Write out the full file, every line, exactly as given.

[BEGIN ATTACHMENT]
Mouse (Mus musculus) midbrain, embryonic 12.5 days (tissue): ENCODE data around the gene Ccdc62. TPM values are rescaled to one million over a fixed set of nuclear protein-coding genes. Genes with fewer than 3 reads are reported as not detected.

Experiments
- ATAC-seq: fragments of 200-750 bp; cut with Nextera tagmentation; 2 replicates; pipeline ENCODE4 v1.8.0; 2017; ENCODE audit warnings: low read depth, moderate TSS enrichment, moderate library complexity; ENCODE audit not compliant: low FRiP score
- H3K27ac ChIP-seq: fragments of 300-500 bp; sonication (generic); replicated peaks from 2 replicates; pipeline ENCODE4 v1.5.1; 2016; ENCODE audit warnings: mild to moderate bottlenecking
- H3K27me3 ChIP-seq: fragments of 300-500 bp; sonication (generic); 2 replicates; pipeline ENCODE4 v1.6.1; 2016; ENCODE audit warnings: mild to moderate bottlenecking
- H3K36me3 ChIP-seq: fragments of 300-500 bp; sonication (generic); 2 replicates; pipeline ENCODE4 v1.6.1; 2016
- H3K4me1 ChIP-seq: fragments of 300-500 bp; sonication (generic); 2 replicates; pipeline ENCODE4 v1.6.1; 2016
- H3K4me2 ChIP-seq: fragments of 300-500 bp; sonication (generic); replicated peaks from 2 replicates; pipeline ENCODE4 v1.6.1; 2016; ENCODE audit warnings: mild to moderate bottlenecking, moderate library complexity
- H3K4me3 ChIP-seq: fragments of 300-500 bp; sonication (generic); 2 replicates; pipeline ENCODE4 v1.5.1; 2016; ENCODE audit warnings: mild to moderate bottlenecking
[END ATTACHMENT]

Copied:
Mouse (Mus musculus) midbrain, embryonic 12.5 days (tissue): ENCODE data around the gene Ccdc62. TPM values are rescaled to one million over a fixed set of nuclear protein-coding genes. Genes with fewer than 3 reads are reported as not detected.

Experiments
- ATAC-seq: fragments of 200-750 bp; cut with Nextera tagmentation; 2 replicates; pipeline ENCODE4 v1.8.0; 2017; ENCODE audit warnings: low read depth, moderate TSS enrichment, moderate library complexity; ENCODE audit not compliant: low FRiP score
- H3K27ac ChIP-seq: fragments of 300-500 bp; sonication (generic); replicated peaks from 2 replicates; pipeline ENCODE4 v1.5.1; 2016; ENCODE audit warnings: mild to moderate bottlenecking
- H3K27me3 ChIP-seq: fragments of 300-500 bp; sonication (generic); 2 replicates; pipeline ENCODE4 v1.6.1; 2016; ENCODE audit warnings: mild to moderate bottlenecking
- H3K36me3 ChIP-seq: fragments of 300-500 bp; sonication (generic); 2 replicates; pipeline ENCODE4 v1.6.1; 2016
- H3K4me1 ChIP-seq: fragments of 300-500 bp; sonication (generic); 2 replicates; pipeline ENCODE4 v1.6.1; 2016
- H3K4me2 ChIP-seq: fragments of 300-500 bp; sonication (generic); replicated peaks from 2 replicates; pipeline ENCODE4 v1.6.1; 2016; ENCODE audit warnings: mild to moderate bottlenecking, moderate library complexity
- H3K4me3 ChIP-seq: fragments of 300-500 bp; sonication (generic); 2 replicates; pipeline ENCODE4 v1.5.1; 2016; ENCODE audit warnings: mild to moderate bottlenecking